The social and economic turmoil unleashed on our society by the spread of the SARS-CoV-2 virus has created a level of apprehension not seen in this society since the financial crisis, or perhaps even since World War II. Anxiety is compounded by the 24-hour news cycle, social media, and global messaging apps. Misinformation travels around the globe while the truth is still putting on its shoes.
Between home quarantines, meeting cancellations, travel restrictions, supply chain complications, budget cuts, personal concern about contagion, and more, every business feels the effects of this public health crisis. In the face of all these challenges, employers have an opportunity to alleviate some of their employees’ stress by providing tools to ensure their mental well-being.
Many companies are ahead of the curve, having already introduced stress reduction techniques based on the concept of mindfulness as part of health and well-being programs. Over the past decade, a diverse cohort of businesses have launched such initiatives—companies like Apple, Google, General Mills, Aetna, McKinsey, P&G, and Deutsche Bank. A few months ago, I attended the annual Mindful Leadership Summit in Washington, D.C., where executives from Microsoft, Novartis, IBM, and MAPI-member EnPro Industries presented case studies on their mindfulness-based stress reduction programs.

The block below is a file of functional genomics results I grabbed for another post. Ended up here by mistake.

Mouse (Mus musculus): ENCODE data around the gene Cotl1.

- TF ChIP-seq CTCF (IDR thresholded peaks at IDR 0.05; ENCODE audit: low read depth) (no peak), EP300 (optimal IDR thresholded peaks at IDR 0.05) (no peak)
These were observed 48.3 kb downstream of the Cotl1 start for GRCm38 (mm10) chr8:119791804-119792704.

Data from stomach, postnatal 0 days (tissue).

The companies aren’t pitching mindfulness as some magic cure for the stress of the business world. These tools won’t eliminate the underlying concerns afflicting employees. Rather, they are intended to help build resilience. Circumstances will change, events will unfold that disrupt our lives. How people respond to these changes—their level of acceptance—determines their resilience and ultimately their happiness. Mindfulness trains us to build a wider space between outside stimulus and our response by teaching us self-awareness—of one’s thoughts, emotions, and physical reactions occurring in the body at any given moment—and to be aware of what’s going on around us. Deep awareness of the present moment transitions us away from our habitual state of planning, worrying about the future, and reminiscing and regretting the past.
Under ordinary business conditions, some corporate leaders might eschew such a different approach to management. But the current climate of social and economic anxiety has made mental health a priority. Some companies have introduced “check-ins” before the start of meetings, providing an opportunity for employees to share what’s keeping them up at night as well as what’s good in their lives. And more companies are now willing to offer time and space for employees to take 30 minutes during their workday to meditate in a group setting. In the current period of home quarantines, this is readily available through virtual meeting rooms and guided meditation podcasts.
Companies turning to mindfulness can equip their employees with the tools to become more resilient. As EnPro Industries CEO Marvin Riley told me, “During this time of extreme uncertainty, social distancing, and the global healthcare crisis, it’s critical that we as a company leverage mindfulness to cultivate the inner capacity for calmness and tender-hearted connection.”